Marine Energy Program

Data Access, Analytics, and Workforce Development

Project Name: Improving the Efficiency and Effectiveness for MHK Permitting: A Toolkit and Engagement for Success

Project Team: Kearns & West (lead), EcoQuants, Electric Power Research Institute, European Marine Energy Centre Ltd., H.T. Harvey & Associates, Integral Consulting Inc., Ocean Renewable Power Company, Pacific Energy Ventures, and Sandia National Laboratories

Lead Recipient Location: San Francisco, California

Solid black line separating content.

In the United States, only a few marine energy devices have successfully moved from the lab to the water, and only 20 projects have pursued a federal permit to date, in part because both project developers and regulators are still unfamiliar with their potential environmental effects. That knowledge gap adds both time and costs to securing the permit necessary to make that critical jump. Now, to close that gap, a team led by Kearns & West created a new online tool called the Marine Energy Environmental Toolkit for Permitting and Licensing.

The toolkit compiles and distills environmental, spatial (or geographic), regulatory, and scientific data in one easy-to-use, interactive web platform to help accelerate and reduce the cost of marine energy development, all while protecting vulnerable ocean environments. It builds on and draws from other informational resources the U.S. Department of Energy’s Water Power Technologies Office (WPTO) has supported, such as the Portal and Repository for Information on Marine Renewable Energy (PRIMRE).

The new toolkit is designed as a one-stop shop for informational resources regulators and developers can use to more easily navigate the permitting process. For example, users can select their deployment site on a map to find information on how noise could affect the local marine species, which marine wildlife lives or migrates there, and even whether humans work or use the space for recreation. They can also use keywords to find studies on specific interactions, including whether previous marine energy projects recorded interactions between wildlife and their devices. (In most cases, few or no wildlife impacts have been detected.) Users can even learn the economic potential for the site.

Ocean waves flow into a channel between tall, craggy rocks along a coastline.

The new Marine Energy Environmental Toolkit for Permitting and Licensing eases the process for developers to acquire permits and start creating clean ocean energy, all while protecting fragile marine environments. Photo courtesy of Bradley Lembach, Unsplash

Using flowcharts, both inexperienced and seasoned developers can select tags to quickly locate relevant studies housed in two extensive repositories: the Tethys Knowledge Base and the Federal Energy Regulatory Commission’s eLibrary. Then, they can download a report—one document with all the economic and environmental information a project developer or regulator might need.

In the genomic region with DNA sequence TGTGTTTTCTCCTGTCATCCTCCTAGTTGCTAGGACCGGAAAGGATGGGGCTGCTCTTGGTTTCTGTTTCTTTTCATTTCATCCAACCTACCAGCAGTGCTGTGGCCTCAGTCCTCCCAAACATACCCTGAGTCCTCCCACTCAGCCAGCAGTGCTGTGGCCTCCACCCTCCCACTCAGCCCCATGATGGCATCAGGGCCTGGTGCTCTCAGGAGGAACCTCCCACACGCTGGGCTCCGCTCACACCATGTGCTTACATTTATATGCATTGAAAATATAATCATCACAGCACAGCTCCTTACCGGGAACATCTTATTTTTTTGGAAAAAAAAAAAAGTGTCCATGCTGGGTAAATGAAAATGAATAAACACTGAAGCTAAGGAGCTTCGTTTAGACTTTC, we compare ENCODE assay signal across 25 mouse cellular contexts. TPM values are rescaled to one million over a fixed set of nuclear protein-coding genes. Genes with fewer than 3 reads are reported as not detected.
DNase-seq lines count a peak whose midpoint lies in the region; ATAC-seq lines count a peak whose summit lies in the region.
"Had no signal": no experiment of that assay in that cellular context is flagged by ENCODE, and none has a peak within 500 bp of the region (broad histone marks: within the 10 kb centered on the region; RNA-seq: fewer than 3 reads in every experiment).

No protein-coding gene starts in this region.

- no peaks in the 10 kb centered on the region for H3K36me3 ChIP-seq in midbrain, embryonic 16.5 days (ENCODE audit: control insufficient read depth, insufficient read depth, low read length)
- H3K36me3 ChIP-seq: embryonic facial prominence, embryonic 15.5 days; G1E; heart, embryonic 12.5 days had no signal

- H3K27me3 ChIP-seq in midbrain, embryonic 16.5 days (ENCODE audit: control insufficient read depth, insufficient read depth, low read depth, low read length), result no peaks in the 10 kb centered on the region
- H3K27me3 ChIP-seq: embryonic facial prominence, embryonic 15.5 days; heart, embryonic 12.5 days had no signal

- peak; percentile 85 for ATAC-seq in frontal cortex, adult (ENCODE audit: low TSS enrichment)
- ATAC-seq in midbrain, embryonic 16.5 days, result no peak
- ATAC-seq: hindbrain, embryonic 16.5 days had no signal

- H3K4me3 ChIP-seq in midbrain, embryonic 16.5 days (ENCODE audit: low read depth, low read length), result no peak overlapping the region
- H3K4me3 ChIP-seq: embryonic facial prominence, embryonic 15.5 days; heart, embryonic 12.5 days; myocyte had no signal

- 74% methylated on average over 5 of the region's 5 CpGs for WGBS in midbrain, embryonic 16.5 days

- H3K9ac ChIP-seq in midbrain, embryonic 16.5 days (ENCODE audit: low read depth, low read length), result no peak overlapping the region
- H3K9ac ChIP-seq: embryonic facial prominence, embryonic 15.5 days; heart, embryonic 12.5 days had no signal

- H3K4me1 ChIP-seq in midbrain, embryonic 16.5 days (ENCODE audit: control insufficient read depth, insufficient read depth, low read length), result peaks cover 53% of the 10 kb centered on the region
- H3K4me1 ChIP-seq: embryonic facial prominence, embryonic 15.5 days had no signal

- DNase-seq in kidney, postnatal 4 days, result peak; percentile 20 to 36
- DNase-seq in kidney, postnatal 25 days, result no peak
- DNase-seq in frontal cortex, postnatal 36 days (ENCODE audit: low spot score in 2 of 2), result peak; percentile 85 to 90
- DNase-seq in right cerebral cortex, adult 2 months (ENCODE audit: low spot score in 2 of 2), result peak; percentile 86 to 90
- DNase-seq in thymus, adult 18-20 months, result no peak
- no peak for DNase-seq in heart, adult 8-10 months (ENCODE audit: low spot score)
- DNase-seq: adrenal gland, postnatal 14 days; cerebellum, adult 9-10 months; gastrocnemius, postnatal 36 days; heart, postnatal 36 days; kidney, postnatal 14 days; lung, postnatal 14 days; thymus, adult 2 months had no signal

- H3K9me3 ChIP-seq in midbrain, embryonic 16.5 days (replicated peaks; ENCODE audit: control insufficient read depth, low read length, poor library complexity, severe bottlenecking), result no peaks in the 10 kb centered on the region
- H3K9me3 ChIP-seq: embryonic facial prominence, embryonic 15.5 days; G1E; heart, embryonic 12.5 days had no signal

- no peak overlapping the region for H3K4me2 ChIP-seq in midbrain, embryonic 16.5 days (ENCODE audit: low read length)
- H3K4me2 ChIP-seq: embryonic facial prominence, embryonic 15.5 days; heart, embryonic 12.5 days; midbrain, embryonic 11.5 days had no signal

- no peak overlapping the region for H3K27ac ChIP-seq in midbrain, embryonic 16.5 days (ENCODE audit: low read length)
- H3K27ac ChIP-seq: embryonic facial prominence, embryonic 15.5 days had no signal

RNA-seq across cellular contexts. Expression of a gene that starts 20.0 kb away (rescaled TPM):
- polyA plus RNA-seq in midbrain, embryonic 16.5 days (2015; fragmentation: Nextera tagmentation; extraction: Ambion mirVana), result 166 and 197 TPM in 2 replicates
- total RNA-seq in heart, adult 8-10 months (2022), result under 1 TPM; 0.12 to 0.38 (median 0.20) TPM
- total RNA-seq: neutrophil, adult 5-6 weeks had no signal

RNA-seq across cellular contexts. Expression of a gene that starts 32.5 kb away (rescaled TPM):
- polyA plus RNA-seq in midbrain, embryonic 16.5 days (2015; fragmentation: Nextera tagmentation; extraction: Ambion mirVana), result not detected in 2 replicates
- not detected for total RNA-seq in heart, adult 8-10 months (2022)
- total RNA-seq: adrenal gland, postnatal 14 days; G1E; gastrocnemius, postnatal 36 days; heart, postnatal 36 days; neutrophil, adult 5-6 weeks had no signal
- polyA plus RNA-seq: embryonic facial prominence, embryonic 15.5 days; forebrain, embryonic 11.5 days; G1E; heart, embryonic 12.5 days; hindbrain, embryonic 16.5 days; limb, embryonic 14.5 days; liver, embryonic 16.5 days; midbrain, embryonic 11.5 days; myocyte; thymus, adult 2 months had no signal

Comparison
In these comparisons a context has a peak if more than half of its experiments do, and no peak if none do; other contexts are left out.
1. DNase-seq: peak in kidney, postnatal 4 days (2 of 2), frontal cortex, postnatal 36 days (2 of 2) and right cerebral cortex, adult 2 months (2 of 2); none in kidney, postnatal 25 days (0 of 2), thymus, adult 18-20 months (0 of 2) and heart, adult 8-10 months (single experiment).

To create such a comprehensive tool, Kearns & West assembled a large team of experts from both the private and public sectors with expertise across diverse disciplines, such as offshore energy permitting, data science, spatial mapping, oceanography, environmental engineering, and marine ecology. The team also included representatives from organizations experienced in navigating the U.S. permitting process from the applicant perspective.

Prior to WPTO awarding the permitting toolkit project, from 2016 to 2020, Kearns & West worked with Sandia National Laboratories on a fact-finding mission to understand what challenges marine energy developers faced throughout the environmental permitting and compliance process. These findings helped identify opportunities to help make the permitting process run more smoothly, and they recommended six new strategies and 24 actions that could enable projects to more efficiently and effectively earn the necessary permits and licenses. Called the Marine Environmental Compliance Cost Assessment, this work provided the foundation for the new marine energy permitting and licensing toolkit, which could increase stakeholder and regulator confidence in marine energy projects and lower some risks associated with deployment.

The team’s next step to further improve the toolkit will be to apply it to two permitting processes and gather feedback on how the toolkit affected users’ experience. Two marine energy developers, one with a project in Alaska and another with a project in Florida, agreed to use the new tool during their permitting processes and report any snags or successes. Users can help keep the toolkit up to date by adding new studies, permitting documents, and more—helping accelerate the nation’s progress toward a carbon-free energy future. 

Data Access, Analytics, and Workforce Development Projects